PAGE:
By: www.telegraph.co.uk

As the international relief effort in the Philippines gets under way, UK development secretary Justine Greening says not enough is being done to protect women and girls from the threat of rape, violence, forced marriage and trafficking. Louisa Peacock reports. http://www.telegraph.co.uk/women/womens-life/10444849/Typhoon-Haiyan-relief-effort-We-are-failing-thousands-of-girls-at-risk-of-rape-or-trafficking-says-Justine-Greening.html


Rape, incest and child prostitution happen even in normal circumstances – so, it should not be a surprise learning about these things online. What’s surprising is, there’s no obvious system going on in these affected places to address such problems. Is the local standard just too poor to see these sad occurrences or people in authorities just turned a blind eye on them? Let’s make noise on this one!

Web Design by:  Miracquel Puelong
 

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Alicia Keys Inspired Relief Volunteers during her Manila Concert

welcome By: Elena Grace Flores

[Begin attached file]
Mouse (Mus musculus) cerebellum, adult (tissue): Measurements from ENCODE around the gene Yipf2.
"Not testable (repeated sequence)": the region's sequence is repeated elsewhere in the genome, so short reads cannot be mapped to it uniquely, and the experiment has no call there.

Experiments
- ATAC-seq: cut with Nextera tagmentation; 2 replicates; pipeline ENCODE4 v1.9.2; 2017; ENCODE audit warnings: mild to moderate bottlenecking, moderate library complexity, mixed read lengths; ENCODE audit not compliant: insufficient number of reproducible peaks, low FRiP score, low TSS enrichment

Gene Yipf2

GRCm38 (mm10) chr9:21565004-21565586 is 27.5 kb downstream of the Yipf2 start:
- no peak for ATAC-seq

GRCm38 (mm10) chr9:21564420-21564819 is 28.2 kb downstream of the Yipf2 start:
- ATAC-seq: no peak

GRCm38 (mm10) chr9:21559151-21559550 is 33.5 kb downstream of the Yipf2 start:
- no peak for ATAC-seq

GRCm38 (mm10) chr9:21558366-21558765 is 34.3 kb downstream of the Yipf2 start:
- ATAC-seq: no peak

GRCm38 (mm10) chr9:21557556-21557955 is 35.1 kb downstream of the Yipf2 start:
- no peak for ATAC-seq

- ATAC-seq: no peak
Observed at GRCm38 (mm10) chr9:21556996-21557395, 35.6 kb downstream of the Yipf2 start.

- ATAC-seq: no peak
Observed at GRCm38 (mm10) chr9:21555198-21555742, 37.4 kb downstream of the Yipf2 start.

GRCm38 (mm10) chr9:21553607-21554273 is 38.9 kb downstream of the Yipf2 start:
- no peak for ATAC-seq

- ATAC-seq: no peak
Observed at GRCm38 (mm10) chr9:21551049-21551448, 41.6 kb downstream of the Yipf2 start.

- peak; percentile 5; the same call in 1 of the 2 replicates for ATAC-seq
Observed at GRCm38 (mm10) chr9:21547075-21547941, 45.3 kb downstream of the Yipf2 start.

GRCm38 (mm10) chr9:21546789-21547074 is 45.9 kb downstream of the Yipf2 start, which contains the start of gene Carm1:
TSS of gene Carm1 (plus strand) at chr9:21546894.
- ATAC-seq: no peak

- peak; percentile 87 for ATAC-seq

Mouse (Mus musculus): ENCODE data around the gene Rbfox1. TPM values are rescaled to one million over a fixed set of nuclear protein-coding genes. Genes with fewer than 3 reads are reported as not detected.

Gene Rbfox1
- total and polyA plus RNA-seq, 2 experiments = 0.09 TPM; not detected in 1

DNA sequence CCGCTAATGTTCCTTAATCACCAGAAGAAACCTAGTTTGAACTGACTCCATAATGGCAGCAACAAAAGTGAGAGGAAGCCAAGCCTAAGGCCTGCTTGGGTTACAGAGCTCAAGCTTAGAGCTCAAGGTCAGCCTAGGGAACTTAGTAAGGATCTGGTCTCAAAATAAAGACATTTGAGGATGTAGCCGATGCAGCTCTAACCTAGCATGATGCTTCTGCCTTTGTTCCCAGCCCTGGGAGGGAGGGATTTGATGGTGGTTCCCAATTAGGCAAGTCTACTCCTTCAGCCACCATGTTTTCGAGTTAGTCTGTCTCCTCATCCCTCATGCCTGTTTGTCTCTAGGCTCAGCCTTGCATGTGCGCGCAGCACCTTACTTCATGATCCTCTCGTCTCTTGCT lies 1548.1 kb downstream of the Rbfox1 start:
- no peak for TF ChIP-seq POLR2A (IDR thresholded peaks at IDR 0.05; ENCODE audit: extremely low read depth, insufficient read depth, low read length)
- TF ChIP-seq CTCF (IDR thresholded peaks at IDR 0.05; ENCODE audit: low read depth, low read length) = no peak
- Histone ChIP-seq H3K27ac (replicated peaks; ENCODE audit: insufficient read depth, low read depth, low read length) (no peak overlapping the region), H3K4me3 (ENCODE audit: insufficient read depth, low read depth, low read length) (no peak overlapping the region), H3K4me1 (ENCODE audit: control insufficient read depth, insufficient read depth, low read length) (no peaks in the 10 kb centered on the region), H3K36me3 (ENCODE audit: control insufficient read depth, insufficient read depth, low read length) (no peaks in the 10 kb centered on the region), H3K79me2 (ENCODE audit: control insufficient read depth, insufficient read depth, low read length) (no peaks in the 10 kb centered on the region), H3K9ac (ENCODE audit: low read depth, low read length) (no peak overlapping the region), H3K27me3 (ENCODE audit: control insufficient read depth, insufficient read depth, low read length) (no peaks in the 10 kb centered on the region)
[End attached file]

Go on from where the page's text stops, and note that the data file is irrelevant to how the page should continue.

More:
Who would think that while you are repacking some relief goods for the typhoon-affected people in Tacloban that right behind you is Alicia Keys – tapping your shoulder for a job well done? Actually, this is not an exaggeration or hallucination! She was right there without prior announcement. Not only that – the lucky volunteers got some free tickets for her recently concluded Manila Concert. Watch If I Ain’t Got You live in Manila:

 

 Alicia Keys Feat Regine Velasquez LIVE IN MANILA

Posted at YouTube by: Will Salas

Every individual can make a difference just by helping in their own simple ways – but if it is a famous person showing some compassion and sympathies, the act is multiplied into millions of inspirations. Thanks to those who can still think of fitting into their busy schedule this act of kindness. You are not just there in the limelight to entertain the public but also serve as inspirational icons!

Web Design by:  Miracquel Puelong

 

 

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Funeral as a Social Event in the Philippines


welcome

By: Elena Grace Flores

The bodies of the dead lie awaiting burial in ...
The bodies of the dead lie awaiting burial in a mass grave at the camp. (Photo credit: Wikipedia)